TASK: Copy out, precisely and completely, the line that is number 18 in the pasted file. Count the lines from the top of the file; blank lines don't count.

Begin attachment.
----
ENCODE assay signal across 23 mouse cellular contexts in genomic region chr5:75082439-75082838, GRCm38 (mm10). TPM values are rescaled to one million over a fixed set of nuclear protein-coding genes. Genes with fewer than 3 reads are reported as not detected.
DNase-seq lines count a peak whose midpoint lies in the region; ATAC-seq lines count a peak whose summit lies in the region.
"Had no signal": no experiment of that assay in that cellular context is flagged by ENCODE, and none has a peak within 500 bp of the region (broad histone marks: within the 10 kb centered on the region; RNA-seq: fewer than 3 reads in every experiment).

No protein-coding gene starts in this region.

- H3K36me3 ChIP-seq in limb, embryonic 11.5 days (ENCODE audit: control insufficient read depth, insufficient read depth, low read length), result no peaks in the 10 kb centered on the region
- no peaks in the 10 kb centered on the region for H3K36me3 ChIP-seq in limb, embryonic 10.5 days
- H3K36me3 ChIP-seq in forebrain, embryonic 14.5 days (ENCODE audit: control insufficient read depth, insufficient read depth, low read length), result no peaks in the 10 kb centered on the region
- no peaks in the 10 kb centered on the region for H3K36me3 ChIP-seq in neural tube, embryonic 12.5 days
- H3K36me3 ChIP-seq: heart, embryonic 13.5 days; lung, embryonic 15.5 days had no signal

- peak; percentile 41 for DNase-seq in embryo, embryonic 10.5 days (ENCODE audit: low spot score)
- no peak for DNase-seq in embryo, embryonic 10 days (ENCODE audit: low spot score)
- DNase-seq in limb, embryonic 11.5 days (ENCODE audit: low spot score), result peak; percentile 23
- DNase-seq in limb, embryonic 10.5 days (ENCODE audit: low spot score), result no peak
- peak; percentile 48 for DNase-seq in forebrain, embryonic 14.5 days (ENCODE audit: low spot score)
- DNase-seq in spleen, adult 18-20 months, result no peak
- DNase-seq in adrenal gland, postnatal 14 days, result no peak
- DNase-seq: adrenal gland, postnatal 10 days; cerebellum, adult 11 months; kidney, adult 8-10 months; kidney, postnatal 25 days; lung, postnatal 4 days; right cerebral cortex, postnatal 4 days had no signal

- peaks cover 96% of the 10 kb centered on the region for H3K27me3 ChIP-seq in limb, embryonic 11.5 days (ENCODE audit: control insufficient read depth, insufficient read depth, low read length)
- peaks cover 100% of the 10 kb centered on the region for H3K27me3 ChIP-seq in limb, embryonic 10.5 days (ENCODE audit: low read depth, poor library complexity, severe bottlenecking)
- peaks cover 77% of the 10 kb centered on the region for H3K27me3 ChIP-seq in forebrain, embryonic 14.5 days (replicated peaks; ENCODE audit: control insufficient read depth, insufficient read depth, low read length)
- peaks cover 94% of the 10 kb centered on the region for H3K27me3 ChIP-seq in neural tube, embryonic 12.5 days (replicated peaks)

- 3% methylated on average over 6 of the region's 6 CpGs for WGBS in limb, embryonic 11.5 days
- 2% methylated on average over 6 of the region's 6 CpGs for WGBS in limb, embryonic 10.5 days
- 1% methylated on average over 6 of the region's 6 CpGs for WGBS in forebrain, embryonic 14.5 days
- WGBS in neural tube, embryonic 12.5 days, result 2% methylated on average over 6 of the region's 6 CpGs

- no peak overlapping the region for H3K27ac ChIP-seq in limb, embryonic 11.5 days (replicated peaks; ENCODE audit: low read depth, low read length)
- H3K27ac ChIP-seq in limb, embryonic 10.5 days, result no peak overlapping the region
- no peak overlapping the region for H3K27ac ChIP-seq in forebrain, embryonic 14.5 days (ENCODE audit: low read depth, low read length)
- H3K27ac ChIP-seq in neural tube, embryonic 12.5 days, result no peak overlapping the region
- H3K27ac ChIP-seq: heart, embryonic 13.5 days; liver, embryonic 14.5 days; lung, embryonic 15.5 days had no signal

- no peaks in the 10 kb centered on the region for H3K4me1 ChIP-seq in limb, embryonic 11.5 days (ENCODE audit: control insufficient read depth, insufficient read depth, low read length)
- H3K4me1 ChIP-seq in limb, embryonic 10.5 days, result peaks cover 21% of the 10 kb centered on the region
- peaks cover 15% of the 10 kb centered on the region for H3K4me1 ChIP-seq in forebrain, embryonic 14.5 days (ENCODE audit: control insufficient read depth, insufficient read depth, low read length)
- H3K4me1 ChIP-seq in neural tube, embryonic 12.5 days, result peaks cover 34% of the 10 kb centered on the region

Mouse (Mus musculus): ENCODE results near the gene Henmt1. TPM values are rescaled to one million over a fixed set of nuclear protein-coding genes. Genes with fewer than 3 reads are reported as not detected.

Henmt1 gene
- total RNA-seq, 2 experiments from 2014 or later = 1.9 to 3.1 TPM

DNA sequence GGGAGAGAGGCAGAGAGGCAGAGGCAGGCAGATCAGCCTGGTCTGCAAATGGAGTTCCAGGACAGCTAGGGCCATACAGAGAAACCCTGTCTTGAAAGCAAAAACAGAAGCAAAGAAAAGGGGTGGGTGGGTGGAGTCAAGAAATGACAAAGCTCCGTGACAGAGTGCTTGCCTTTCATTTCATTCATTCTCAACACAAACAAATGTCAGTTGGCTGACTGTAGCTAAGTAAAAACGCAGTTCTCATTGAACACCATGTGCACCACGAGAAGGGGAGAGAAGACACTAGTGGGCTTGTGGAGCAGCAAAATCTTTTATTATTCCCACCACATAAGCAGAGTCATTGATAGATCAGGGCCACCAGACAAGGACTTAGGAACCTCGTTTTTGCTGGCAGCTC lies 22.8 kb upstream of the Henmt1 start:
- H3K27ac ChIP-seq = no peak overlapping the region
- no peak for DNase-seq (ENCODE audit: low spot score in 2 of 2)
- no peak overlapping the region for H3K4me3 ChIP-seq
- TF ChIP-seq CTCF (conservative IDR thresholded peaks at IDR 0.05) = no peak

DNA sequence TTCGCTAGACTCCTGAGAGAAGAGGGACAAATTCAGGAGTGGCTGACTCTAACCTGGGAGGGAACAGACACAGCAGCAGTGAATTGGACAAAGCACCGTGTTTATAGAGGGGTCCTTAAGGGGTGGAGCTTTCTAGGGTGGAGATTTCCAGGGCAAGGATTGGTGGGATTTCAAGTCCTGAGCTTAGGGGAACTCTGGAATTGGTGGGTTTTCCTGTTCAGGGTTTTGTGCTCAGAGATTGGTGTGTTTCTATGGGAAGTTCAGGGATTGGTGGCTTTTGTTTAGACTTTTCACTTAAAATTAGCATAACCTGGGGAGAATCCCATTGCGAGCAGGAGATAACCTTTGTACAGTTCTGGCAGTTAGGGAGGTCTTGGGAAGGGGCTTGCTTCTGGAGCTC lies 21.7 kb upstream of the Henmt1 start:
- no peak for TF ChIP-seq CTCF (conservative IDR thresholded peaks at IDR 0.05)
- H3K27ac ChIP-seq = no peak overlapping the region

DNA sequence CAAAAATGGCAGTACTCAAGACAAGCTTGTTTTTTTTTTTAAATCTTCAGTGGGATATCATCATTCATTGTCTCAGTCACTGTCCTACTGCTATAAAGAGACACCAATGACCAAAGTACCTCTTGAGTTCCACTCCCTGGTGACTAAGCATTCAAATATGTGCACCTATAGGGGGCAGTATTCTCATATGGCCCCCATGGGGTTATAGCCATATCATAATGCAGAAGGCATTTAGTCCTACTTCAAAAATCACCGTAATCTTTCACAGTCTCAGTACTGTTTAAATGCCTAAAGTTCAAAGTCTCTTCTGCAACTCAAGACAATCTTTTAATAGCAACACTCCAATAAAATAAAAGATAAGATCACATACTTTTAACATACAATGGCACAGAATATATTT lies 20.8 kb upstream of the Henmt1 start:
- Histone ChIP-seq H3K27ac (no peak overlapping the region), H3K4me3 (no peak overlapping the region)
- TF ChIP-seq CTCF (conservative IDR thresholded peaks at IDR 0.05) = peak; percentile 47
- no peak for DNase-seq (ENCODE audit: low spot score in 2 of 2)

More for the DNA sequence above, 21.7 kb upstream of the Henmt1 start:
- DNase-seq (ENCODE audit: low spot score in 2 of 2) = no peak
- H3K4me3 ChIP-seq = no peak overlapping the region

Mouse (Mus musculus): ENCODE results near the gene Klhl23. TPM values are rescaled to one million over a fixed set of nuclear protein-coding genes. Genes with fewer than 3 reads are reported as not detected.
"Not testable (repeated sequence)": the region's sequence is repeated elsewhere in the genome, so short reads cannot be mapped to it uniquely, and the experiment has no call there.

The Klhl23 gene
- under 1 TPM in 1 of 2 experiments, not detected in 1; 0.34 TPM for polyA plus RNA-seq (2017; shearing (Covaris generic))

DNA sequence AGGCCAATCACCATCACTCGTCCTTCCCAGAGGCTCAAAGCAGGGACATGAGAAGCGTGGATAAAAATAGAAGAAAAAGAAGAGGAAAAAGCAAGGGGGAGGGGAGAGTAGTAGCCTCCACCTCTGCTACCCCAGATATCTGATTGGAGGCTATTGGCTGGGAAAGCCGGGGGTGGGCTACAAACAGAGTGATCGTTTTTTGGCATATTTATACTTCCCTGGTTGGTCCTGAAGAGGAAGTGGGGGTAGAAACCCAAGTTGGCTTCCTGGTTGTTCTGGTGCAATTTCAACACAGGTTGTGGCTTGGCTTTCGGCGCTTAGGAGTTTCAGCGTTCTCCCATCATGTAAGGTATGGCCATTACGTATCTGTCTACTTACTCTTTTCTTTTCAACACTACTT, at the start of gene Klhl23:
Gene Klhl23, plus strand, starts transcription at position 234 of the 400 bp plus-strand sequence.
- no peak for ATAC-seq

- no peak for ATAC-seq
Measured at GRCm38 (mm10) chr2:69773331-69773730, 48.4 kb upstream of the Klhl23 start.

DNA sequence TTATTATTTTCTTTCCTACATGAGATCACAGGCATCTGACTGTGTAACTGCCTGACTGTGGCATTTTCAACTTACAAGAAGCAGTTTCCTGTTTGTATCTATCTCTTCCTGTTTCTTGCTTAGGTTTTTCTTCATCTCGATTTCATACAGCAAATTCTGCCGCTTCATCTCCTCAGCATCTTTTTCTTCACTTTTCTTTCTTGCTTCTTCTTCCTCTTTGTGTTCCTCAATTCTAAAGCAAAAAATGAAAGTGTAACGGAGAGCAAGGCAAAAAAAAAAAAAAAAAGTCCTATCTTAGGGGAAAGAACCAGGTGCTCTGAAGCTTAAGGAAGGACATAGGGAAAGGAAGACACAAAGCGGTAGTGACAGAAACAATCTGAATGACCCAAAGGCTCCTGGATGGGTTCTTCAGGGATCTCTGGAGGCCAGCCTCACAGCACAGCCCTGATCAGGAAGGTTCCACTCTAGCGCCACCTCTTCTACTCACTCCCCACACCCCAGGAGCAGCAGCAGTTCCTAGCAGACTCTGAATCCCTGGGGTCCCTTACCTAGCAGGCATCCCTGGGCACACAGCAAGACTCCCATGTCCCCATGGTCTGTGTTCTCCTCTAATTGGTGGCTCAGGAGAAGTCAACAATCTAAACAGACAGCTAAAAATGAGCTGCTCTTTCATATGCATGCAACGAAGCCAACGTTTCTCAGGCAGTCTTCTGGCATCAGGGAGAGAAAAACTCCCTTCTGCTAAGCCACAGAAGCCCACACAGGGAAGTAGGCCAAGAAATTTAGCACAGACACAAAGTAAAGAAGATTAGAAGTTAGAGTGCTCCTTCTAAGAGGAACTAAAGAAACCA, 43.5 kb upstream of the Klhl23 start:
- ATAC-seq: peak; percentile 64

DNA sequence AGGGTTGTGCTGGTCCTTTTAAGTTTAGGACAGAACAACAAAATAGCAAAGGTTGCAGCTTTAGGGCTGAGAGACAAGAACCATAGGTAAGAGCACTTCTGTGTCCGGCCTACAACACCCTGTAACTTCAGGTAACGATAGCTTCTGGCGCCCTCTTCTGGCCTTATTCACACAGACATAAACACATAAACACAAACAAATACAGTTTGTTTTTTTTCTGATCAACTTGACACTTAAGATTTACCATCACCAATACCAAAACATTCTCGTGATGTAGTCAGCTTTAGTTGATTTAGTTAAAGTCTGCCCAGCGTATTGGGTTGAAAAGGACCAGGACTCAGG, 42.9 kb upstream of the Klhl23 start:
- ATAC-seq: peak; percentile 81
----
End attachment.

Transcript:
- peaks cover 96% of the 10 kb centered on the region for H3K27me3 ChIP-seq in limb, embryonic 11.5 days (ENCODE audit: control insufficient read depth, insufficient read depth, low read length)